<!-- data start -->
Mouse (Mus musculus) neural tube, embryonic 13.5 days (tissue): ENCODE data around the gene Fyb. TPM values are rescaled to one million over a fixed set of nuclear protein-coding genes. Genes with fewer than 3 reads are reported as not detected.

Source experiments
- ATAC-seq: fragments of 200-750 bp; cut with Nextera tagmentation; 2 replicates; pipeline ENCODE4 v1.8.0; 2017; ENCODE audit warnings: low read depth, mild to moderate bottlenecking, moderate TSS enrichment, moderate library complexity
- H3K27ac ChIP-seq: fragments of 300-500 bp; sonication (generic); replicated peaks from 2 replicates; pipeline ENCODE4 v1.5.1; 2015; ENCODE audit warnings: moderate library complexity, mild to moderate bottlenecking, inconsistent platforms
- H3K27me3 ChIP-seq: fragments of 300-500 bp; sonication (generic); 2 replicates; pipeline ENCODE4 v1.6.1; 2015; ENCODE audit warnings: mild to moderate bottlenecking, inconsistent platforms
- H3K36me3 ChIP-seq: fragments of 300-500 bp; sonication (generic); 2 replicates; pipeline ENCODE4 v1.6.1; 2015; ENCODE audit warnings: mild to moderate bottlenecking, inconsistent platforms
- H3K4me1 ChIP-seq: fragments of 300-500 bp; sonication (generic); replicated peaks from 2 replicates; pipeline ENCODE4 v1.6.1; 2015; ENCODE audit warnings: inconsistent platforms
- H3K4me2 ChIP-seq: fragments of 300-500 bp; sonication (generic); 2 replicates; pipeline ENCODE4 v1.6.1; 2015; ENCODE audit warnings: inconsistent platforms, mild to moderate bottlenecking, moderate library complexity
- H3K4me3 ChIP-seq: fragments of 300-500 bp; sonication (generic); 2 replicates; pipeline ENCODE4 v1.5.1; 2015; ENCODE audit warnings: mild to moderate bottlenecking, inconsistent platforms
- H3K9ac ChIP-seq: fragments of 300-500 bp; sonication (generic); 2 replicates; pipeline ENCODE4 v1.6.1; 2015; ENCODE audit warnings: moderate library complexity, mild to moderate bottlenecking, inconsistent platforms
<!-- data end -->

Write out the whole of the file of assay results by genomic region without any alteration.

Mouse (Mus musculus) neural tube, embryonic 13.5 days (tissue): ENCODE data around the gene Fyb. TPM values are rescaled to one million over a fixed set of nuclear protein-coding genes. Genes with fewer than 3 reads are reported as not detected.

Source experiments
- ATAC-seq: fragments of 200-750 bp; cut with Nextera tagmentation; 2 replicates; pipeline ENCODE4 v1.8.0; 2017; ENCODE audit warnings: low read depth, mild to moderate bottlenecking, moderate TSS enrichment, moderate library complexity
- H3K27ac ChIP-seq: fragments of 300-500 bp; sonication (generic); replicated peaks from 2 replicates; pipeline ENCODE4 v1.5.1; 2015; ENCODE audit warnings: moderate library complexity, mild to moderate bottlenecking, inconsistent platforms
- H3K27me3 ChIP-seq: fragments of 300-500 bp; sonication (generic); 2 replicates; pipeline ENCODE4 v1.6.1; 2015; ENCODE audit warnings: mild to moderate bottlenecking, inconsistent platforms
- H3K36me3 ChIP-seq: fragments of 300-500 bp; sonication (generic); 2 replicates; pipeline ENCODE4 v1.6.1; 2015; ENCODE audit warnings: mild to moderate bottlenecking, inconsistent platforms
- H3K4me1 ChIP-seq: fragments of 300-500 bp; sonication (generic); replicated peaks from 2 replicates; pipeline ENCODE4 v1.6.1; 2015; ENCODE audit warnings: inconsistent platforms
- H3K4me2 ChIP-seq: fragments of 300-500 bp; sonication (generic); 2 replicates; pipeline ENCODE4 v1.6.1; 2015; ENCODE audit warnings: inconsistent platforms, mild to moderate bottlenecking, moderate library complexity
- H3K4me3 ChIP-seq: fragments of 300-500 bp; sonication (generic); 2 replicates; pipeline ENCODE4 v1.5.1; 2015; ENCODE audit warnings: mild to moderate bottlenecking, inconsistent platforms
- H3K9ac ChIP-seq: fragments of 300-500 bp; sonication (generic); 2 replicates; pipeline ENCODE4 v1.6.1; 2015; ENCODE audit warnings: moderate library complexity, mild to moderate bottlenecking, inconsistent platforms